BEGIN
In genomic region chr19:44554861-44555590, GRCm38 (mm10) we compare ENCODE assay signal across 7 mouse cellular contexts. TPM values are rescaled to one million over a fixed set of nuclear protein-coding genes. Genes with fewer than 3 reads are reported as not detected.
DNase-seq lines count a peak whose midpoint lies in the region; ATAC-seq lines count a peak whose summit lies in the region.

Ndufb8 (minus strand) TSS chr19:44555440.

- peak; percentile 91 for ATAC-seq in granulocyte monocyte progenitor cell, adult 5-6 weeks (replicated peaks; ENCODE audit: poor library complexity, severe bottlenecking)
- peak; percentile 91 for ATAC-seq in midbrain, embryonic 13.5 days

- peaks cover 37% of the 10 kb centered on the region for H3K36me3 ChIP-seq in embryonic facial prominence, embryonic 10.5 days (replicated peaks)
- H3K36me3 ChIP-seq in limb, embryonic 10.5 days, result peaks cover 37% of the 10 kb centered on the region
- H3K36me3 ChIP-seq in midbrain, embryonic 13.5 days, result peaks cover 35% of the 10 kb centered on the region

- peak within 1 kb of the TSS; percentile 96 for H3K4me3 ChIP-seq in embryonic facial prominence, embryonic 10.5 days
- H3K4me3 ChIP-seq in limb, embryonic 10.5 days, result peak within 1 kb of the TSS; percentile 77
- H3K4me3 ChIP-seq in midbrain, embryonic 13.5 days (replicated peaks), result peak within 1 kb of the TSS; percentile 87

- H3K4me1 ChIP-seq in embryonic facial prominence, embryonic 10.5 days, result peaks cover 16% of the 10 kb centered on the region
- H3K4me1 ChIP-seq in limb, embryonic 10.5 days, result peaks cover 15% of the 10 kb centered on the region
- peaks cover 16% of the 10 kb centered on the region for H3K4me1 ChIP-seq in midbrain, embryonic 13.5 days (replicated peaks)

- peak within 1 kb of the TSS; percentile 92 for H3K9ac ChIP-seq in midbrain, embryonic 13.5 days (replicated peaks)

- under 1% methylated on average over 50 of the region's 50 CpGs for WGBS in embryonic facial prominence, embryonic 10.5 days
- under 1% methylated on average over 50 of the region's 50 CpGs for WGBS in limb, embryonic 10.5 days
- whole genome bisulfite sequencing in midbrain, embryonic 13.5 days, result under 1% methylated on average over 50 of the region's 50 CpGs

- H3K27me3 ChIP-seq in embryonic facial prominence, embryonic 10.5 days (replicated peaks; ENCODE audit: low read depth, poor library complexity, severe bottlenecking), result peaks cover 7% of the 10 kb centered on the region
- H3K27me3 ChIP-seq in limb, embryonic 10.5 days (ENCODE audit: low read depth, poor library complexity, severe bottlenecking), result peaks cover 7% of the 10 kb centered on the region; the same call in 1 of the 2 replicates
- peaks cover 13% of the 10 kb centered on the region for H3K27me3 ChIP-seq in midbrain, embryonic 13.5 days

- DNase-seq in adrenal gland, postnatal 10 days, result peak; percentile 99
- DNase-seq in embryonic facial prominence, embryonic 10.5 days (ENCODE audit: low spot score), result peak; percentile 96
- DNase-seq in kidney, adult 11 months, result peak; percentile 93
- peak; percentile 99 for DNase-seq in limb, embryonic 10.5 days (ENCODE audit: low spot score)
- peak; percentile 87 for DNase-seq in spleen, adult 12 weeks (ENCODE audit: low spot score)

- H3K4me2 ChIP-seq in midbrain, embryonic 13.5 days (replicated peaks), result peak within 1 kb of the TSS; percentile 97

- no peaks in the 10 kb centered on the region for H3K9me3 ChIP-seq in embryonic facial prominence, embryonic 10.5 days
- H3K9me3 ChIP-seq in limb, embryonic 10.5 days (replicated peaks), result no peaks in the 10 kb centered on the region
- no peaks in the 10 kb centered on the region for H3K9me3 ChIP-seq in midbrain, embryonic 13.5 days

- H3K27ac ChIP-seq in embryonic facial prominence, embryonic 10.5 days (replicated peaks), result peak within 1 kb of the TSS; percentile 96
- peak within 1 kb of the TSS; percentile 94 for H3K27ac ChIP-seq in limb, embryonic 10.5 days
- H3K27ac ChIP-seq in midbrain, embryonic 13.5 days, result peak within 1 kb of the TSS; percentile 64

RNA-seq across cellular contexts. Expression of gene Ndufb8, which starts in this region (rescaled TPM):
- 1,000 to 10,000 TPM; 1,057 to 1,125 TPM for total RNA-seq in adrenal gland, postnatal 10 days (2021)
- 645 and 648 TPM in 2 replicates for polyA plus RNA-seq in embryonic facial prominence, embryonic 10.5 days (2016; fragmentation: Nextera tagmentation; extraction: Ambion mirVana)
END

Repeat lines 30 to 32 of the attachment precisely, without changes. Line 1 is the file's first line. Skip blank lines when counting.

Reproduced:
- no peaks in the 10 kb centered on the region for H3K9me3 ChIP-seq in midbrain, embryonic 13.5 days

- H3K27ac ChIP-seq in embryonic facial prominence, embryonic 10.5 days (replicated peaks), result peak within 1 kb of the TSS; percentile 96
- peak within 1 kb of the TSS; percentile 94 for H3K27ac ChIP-seq in limb, embryonic 10.5 days